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In Hinduism the traditional master-disciple relationship in the transmission is very important, which means that a student can go and learn from a teacher whose initiatory lineage goes back directly to Adi Shankara for example.

I would have liked to know if there was such a thing in Buddhism, and if so, what were the oldest lineages still in place? With the master-disciple initiation chain unbroken.

Is there one that can be traced back to the Buddha himself? I hear a lot about the Forest Tradition, but it only dates back to the 20th century.

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Every "official" Chan/Zen master (that is, a master recognized and authorized by an older master) keeps a list of his ancestral teachers going back all the way to the Buddha Shakyamuni. I have such list for my Zen Master for example.

Every Tibetan lineage keeps a list of teachers that goes to a Buddha (not necessarily Shakyamuni). Many Tibetan texts begin by listing the lineage of the author.

The question is moot, because every school will say its teaching is best and the most traditional.

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  • Downvoted because unverifiable claims – Ruslan May 2 at 12:01
  • @116PУC I read the claim as being that Zen masters and Tibetan lineages keep a list, I don't think that's unverifiable -- and that the question is moot ("subject to debate, dispute, or uncertainty"), I don't suppose that's unverifiable either. How, in what way, would you want to see this answer improved? – ChrisW May 3 at 7:42
  • Id like to see it say that they all keep a list which is claimed to be true and held as true by that school – Ruslan May 3 at 8:22
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The Six qualities of the Dhamma:

  1. Svakkhato: The Dhamma is not a speculative philosophy, but is the Universal Law found through enlightenment and is preached precisely. Therefore it is Excellent in the beginning (Sila — Moral principles), Excellent in the middle (Samadhi — Concentration) and Excellent in the end (Panna — Wisdom),

  2. Samditthiko: The Dhamma is testable by practice and known by direct experience,

  3. Akaliko: The Dhamma is able to bestow timeless and immediate results here and now, for which there is no need to wait until the future or next existence.

  4. Ehipassiko: The Dhamma welcomes all beings to put it to the test and to experience it for themselves.

  5. Opaneyiko: The Dhamma is capable of being entered upon and therefore it is worthy to be followed as a part of one's life.

  6. Paccattam veditabbo vinnunhi: The Dhamma may be perfectly realized only by the noble disciples who have matured and enlightened enough in supreme wisdom.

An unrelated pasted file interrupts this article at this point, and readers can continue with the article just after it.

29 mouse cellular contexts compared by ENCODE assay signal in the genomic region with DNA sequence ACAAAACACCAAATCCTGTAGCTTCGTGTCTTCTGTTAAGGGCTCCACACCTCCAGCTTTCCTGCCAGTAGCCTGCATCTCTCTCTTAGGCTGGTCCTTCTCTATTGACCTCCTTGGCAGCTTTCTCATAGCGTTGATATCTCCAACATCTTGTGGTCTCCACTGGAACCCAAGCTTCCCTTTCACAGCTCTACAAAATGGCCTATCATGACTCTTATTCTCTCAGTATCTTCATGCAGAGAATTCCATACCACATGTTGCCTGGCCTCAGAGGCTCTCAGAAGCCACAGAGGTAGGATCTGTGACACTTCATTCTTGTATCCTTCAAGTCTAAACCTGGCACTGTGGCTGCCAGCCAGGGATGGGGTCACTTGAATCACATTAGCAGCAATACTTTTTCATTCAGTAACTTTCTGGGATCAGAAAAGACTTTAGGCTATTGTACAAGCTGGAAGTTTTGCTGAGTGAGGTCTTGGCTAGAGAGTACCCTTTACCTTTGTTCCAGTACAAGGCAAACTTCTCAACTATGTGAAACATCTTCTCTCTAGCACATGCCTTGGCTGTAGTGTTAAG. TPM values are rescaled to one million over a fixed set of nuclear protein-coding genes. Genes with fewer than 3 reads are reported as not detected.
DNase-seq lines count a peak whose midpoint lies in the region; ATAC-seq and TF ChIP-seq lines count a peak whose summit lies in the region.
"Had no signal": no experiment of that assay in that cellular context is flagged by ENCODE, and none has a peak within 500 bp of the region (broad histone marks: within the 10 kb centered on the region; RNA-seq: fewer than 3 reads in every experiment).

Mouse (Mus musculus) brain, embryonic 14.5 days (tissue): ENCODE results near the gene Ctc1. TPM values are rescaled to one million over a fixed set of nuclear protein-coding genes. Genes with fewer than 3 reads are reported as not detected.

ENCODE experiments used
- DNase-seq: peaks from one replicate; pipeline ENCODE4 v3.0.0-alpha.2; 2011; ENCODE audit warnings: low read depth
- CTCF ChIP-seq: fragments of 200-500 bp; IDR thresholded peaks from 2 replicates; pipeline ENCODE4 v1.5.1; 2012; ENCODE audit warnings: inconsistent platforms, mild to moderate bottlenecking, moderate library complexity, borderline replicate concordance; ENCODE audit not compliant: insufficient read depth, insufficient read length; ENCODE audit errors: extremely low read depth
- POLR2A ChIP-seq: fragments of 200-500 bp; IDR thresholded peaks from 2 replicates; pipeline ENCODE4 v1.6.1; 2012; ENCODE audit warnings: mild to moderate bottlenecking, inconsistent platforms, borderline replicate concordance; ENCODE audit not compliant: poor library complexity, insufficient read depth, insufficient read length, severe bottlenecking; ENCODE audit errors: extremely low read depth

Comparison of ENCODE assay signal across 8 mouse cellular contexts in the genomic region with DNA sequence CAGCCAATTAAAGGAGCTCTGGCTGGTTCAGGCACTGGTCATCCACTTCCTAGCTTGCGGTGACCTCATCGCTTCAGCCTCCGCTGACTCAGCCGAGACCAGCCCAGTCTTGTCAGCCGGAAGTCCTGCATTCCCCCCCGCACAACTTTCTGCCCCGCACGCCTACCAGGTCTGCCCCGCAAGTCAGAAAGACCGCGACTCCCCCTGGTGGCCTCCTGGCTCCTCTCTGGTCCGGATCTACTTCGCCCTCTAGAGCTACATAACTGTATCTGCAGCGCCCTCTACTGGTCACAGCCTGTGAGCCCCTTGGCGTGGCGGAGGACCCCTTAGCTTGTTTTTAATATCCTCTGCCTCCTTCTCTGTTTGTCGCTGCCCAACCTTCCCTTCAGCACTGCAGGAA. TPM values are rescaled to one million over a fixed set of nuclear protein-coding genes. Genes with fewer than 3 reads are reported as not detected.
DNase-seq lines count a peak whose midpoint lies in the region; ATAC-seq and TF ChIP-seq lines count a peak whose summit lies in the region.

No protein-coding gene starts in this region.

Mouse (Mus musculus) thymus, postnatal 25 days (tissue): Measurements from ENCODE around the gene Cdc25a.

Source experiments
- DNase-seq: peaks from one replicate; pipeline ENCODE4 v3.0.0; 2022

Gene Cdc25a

(from Anguttara Nikaya 11.12)

Source: 6 qualities of the Dhamma

Also, the progression of the Dhamma is lean the theory - Pariyatti (theory), put it into practice - Patipatti (practice), and finally realise the results - Pativedha (realisation).

The qualities of Dhamma are to be experienced and realised 1st hand culminating in the direct confirmation of the theory. Hence the quality of the results and experience in verifying the teachings can imply what tradition is closest to that of the Buddha and handed down in the purest form. The proof of the pudding is in the eating.

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I found this interesting passage from this Wikipedia page:

There are several rules in the Theravada monastic code by which a bhikkhu is "defeated" - he is no longer a bhikkhu even if he continues to wear robes and is treated as one. Every ordination ceremony in Theravada Buddhism is performed by ten bhikkhus to guard against the possibility of the ordination being rendered invalid by having a "defeated bhikkhu" as preceptor.

I've personally never heard of this, but apparently ordination of new monks are done by multiple monks, to ensure that at least one of the monks performing the ordination is not "defeated". This is to ensure that every ordination can be traced back all the way to the Buddha. That said, I doubt that a detailed record of the lineage is kept.

I would say that for Theravada Buddhism, the lineage of monastic ordination is important (without keeping meticulous records of lineage), but not the lineage of teaching.

As the Buddha has stated in the Mahaparinibbana Sutta (quoted below), he is not leaving behind any successor. Instead, his followers must depend on themselves, with the Dhamma (the Buddha's teachings) as their basis. There is no mandatory need for a teacher as an intermediary (although the Buddha did specify criteria for a Dhamma teacher in the Udayi Sutta). The Buddha also did not hide any esoteric teachings. Due to this, a lineage of teaching is not important.

Thus spoke the Venerable Ananda, but the Blessed One answered him, saying: "What more does the community of bhikkhus expect from me, Ananda? I have set forth the Dhamma without making any distinction of esoteric and exoteric doctrine; there is nothing, Ananda, with regard to the teachings that the Tathagata holds to the last with the closed fist of a teacher who keeps some things back. Whosoever may think that it is he who should lead the community of bhikkhus, or that the community depends upon him, it is such a one that would have to give last instructions respecting them. But, Ananda, the Tathagata has no such idea as that it is he who should lead the community of bhikkhus, or that the community depends upon him. So what instructions should he have to give respecting the community of bhikkhus?